The temperature schedules mayrbe devised by trial and error methods, or they may be 'determined experimentally by analyzing for peroxy compound during the progress of the reaction and regulating the temperature so that the peroxy compound is consumed at a uniform rate. The following time-temperature schedule is typical for the polymerization of bis [N- (carballyloxy)- rate of polymerization. The polymerization reaction being exothermic, the rate of reaction must be vslow enough to permit the dissipation of the heat of reaction. Otherwise, the rise in temperature will increase the rate of polymerization, thereby generating progressively increasing" quantities of heat until the uniformity of the High polymerization temperatures may also cause dis- Accordingly, lower polymer is destroyed by heat fractures.
coloration in the polymer.
temperatures are preferred.
Polymerization takes place in the absence of catalysts, but higher temperatures are required.
Due to the difliculty of maintaining uniform polymerization conditions and ,due to the discoloration and fracturing induced at higher tempera- ;tures, polymerization in the presence of peroxy The quantity and kind of peroxy catalyst to be used should be determined by the nature of the monomer to be reacted. Very active mono- .mers such as the vinyl esters need only small quantities such as from 0.01 percent to 0.5 percent by weight of the'monomer, while moderately 1 active monomers such as the allyl derivatives may require up to 5.0 percent. It has been found that different types of peroxy catalysts are eflective at different temperatures; for example, the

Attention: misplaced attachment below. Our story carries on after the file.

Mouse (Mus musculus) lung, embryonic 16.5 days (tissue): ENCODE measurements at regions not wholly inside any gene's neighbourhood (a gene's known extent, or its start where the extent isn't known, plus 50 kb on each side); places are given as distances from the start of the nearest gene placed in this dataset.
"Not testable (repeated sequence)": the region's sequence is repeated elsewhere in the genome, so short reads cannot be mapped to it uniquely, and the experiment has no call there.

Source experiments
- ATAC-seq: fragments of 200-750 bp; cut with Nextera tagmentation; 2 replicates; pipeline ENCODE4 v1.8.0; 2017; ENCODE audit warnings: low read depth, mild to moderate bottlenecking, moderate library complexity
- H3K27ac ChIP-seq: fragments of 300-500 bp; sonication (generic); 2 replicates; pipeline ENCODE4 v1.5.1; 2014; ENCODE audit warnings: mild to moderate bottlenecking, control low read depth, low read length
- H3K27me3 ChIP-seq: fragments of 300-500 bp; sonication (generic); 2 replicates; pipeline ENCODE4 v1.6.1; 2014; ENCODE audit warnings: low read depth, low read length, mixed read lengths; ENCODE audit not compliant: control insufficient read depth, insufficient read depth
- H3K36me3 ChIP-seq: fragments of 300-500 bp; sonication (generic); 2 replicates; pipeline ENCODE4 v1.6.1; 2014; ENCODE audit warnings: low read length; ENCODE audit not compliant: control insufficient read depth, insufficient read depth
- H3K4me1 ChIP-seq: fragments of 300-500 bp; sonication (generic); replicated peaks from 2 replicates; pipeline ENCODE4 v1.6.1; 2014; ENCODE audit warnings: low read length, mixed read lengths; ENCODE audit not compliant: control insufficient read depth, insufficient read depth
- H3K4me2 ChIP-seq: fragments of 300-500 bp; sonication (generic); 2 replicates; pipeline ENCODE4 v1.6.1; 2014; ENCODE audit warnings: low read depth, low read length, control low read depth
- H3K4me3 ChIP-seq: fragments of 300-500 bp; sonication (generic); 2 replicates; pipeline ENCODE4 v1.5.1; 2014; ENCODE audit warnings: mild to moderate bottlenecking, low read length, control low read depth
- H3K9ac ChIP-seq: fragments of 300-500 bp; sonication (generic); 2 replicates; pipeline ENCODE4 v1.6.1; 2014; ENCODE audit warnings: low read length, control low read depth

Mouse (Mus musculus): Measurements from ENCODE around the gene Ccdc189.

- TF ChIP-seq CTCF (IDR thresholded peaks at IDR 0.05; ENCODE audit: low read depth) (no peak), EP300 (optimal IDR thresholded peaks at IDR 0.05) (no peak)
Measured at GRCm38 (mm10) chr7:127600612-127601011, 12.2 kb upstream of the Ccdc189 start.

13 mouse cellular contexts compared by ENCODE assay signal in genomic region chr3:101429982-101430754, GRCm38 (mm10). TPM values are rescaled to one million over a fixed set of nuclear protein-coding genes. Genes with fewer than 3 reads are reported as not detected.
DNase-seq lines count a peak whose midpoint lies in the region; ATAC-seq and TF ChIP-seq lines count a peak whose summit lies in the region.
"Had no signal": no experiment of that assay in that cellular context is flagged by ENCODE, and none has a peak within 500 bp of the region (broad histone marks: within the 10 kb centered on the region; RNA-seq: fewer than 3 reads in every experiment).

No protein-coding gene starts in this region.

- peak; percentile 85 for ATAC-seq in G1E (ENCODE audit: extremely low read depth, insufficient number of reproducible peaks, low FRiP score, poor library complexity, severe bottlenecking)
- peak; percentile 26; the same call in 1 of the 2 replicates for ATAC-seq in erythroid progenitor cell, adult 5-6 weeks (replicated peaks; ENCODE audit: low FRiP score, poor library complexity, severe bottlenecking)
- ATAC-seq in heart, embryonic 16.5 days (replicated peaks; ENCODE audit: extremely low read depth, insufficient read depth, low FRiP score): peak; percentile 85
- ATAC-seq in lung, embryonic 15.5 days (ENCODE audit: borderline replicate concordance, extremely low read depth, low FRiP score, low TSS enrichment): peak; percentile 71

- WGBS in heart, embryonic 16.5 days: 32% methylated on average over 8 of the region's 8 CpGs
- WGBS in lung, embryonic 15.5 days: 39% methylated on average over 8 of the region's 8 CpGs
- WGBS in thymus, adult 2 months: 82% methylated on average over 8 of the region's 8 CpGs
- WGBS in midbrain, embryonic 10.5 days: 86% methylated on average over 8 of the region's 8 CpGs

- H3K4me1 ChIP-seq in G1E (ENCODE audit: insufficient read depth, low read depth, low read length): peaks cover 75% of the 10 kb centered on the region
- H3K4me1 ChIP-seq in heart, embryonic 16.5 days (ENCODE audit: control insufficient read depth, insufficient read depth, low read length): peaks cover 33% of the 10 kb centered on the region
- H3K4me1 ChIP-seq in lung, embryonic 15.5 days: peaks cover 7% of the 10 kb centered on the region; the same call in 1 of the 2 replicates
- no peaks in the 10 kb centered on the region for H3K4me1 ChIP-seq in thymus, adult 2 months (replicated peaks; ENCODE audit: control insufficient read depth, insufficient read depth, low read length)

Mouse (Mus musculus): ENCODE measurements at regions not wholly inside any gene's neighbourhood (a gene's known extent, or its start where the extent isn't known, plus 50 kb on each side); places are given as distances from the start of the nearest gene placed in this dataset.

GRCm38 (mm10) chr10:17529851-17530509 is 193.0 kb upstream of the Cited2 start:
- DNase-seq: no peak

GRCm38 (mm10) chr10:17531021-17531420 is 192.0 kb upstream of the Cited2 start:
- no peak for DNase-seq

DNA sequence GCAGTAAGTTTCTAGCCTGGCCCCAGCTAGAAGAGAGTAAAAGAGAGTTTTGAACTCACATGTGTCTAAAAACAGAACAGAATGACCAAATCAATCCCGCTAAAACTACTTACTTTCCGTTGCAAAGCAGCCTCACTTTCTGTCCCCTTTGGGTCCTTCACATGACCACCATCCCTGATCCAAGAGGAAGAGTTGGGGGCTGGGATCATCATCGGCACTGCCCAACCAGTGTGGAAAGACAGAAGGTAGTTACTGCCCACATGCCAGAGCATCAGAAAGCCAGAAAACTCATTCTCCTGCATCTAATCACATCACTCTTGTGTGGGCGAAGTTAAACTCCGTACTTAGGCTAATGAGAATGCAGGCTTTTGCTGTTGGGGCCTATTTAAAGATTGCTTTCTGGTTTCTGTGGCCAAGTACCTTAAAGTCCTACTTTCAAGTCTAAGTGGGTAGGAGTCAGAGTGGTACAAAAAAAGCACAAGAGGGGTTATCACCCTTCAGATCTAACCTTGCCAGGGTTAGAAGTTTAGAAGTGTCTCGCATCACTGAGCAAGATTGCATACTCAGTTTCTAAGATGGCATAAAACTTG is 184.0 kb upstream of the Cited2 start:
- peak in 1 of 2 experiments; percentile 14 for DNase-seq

' percarbonates will catalyze the reaction at 30 to 60 C., acyl peroxides are effective at an intermediate range (65? to 95 0.), while the ketone peroxides are effective at temperatures in excess aminoethyl] carbonate using benzoyl peroxide as the catalyst:
Temperature Time Home The new esters are useful in many applications suchas in coating compositions, in laminated fabrics or in impregnation of cloth or random fiber compositions or as adhesives. They are especially useful because of the very small loss of volume or shrinkage which occurs during polymerization. For this reason they are very useful in the preparation of cast shapes especially where transparent, translucent or light colored products are required. Generally an irregular shape normally utilizing glass may be advantageously constructed with the new resins because of the much greater toughness and high flexural strength obtained without much sacrifice in abrasive resistance.
The new materials may be copolymerized with other thermosetting resins or with the thermoplastic synthetics such as, vinyl acetate, styrene,
methyl methacrylatavinyl chloride, vinylidene chloride or other materials capable of ethylenic polymerization.
Further details of the preparation and use of the new materials are set forth in the following examples:
Example I A mixture of 183 g. of ethanolamine. and 426 g. of diallyl carbonate was permitted to stand at room temperature for 20 hours. During that period the temperature reached a maximum of 44 C. at the end of the first hour. The mixture was heated at 4 mm. pressure at 50 C. to remove the allyl alcohol and excess diallyl carbonate. The residue was distilled and the fraction boiling at 127-130 C. (2 mm.) was separated. It was identified as N-(carballyloxy) amino ethyl alcohol.